I score round four (I think) for McCain. After a break, Chris Wallace turns to national security:
Romney talks again about executive leadership. McCain invokes his long experience of passing judgment on national security issues. Never heard Romney criticize Rumsfeld war strategy.
McCain has modulated his tone tonight and this question is in his wheelhouse. Romney offers a poised response that takes some of the edge off McCain’s criticism of Romney, but McCain clearly has the edge on this subject.
Wallace asks Huckabee about his criticism of the Bush administration and various foreign policy gaffes. He’s been to 41 countries, no mention of Holiday Inn Express. Claims seniority of executive government experience. No pattern of getting things wrong; just verbal slips. We all bring skills to this subject.
Giuliani recounts his experience as crisis manager up to and including 9/11. While in Justice Department worked on related issues. Kept Arafat out of UN 50 celebration (God bless him!)
Thompson says Romney thinks experience is important in every area except national security (ouch!). Not sure what Thompson’s national security experience is; says he was on Intelligence Committtee and met with CIA officers in secure rooms outside the coutnry. I don’t think that’s what we have in mind. Makes a strong case against Huckabee’s views on Guantanamo and other foreign policiy issues. Lobs one last grenade at Romney regarding Ted Kennedy’s attendance at Romney’s health care siging ceremony.
Huckabee says he wants Gitmo closed because it’s too nice. Thompson refers to extension of habeas rights to Gitmo detainees if brought to United States.
Chris Wallace asks McCain how to get OBL. McCain responds he’d make it a priority, etc., like John Kerry, I guess. McCain refers to experience in military and as prisoner of war.
McCain wins the round on national security. Chris Wallace homes in on immigration with McCain:
McCain says his plan did not call for amnesty. He’s talking, but the answer is that it was an amnesty in substance. He’s “never, ever supported amnesty,” because he says so. Thanks again for reminding me why I have been unable to support you despite my admiration of your service.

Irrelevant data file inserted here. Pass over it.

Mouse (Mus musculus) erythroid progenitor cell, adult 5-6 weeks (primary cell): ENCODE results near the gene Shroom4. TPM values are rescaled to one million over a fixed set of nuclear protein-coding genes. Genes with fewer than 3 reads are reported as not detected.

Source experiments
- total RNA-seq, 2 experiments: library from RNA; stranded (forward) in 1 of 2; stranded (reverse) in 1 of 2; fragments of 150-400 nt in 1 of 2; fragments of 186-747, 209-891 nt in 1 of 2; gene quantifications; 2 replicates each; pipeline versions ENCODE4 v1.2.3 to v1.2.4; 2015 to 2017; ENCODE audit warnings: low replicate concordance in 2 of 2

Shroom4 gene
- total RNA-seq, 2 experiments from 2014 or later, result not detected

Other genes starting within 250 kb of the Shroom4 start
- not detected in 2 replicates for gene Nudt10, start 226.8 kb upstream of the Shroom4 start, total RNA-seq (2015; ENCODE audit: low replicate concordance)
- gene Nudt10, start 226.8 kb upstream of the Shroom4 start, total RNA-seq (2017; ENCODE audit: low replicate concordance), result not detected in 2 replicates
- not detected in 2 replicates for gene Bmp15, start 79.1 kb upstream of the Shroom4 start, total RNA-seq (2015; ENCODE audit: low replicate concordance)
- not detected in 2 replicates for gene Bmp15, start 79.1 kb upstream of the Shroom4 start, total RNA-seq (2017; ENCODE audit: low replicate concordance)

Romney responds by speaking up for application of rule of law in this area. Recalls McCain’s past support for “amnesty” and notes that amnesty doesn’t work. McCain’s response is tired, evasive, irritable. We need a “real solution.”
Huckabee is asked about the children of illegals “living in the shadows.” He’s talking faster on this subject. Romney interjects a question about “the children in school.” Parents will take them back.
Giuliani says he had to deal with illegal immigrants as mayor of New York City, and did so humanely. Even Reagan made mistakes in this area.
Thompson criticizes his opponents as latecomers to the issue.
Romney wins this round hands down. The referee instucts the judges to deduct points from Huckabee and McCain for disingenousness on this subject. Chris Wallace asks about negative advertising.
McCain commends his own positive campaign. He must not be privy to his campaign emails.
Romney defends comparative advertising, The more Huckabee talks, the more he has to defend. Romney does a great job coming back on the issue of Huckabee’s pardons
I score this round for Romney and am calling the event for Romney. I thought that Giuliani and McCain came in tied for second, a few points behind Romney. For an extraordinarily attentive account to check against mine, I recommend Michelle Malkin’s here.